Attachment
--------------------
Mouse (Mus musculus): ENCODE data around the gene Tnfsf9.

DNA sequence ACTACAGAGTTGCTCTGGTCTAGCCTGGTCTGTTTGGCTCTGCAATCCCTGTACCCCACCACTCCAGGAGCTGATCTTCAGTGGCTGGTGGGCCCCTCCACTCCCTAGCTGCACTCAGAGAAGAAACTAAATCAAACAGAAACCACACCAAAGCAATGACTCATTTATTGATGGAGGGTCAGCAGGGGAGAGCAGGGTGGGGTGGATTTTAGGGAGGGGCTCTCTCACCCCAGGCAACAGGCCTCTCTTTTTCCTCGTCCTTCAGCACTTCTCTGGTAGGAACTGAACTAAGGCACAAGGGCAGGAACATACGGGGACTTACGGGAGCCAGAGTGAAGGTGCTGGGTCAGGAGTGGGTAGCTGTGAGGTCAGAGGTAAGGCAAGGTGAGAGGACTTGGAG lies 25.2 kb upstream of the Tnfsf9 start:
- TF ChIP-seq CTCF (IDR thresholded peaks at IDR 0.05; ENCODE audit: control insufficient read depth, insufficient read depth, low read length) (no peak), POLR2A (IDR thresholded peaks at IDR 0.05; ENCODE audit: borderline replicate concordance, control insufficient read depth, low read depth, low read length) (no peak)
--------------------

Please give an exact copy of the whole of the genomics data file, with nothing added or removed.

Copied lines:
Mouse (Mus musculus): ENCODE data around the gene Tnfsf9.

DNA sequence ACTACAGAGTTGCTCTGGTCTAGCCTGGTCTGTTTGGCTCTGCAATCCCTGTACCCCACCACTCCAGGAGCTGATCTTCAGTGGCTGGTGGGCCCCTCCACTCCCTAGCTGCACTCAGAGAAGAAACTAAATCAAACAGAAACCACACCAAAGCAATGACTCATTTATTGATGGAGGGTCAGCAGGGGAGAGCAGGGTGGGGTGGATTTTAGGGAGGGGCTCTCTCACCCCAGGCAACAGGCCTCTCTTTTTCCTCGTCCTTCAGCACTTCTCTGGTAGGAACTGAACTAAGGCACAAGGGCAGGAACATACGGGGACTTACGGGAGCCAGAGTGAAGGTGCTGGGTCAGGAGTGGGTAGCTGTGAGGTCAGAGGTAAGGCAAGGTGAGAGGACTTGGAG lies 25.2 kb upstream of the Tnfsf9 start:
- TF ChIP-seq CTCF (IDR thresholded peaks at IDR 0.05; ENCODE audit: control insufficient read depth, insufficient read depth, low read length) (no peak), POLR2A (IDR thresholded peaks at IDR 0.05; ENCODE audit: borderline replicate concordance, control insufficient read depth, low read depth, low read length) (no peak)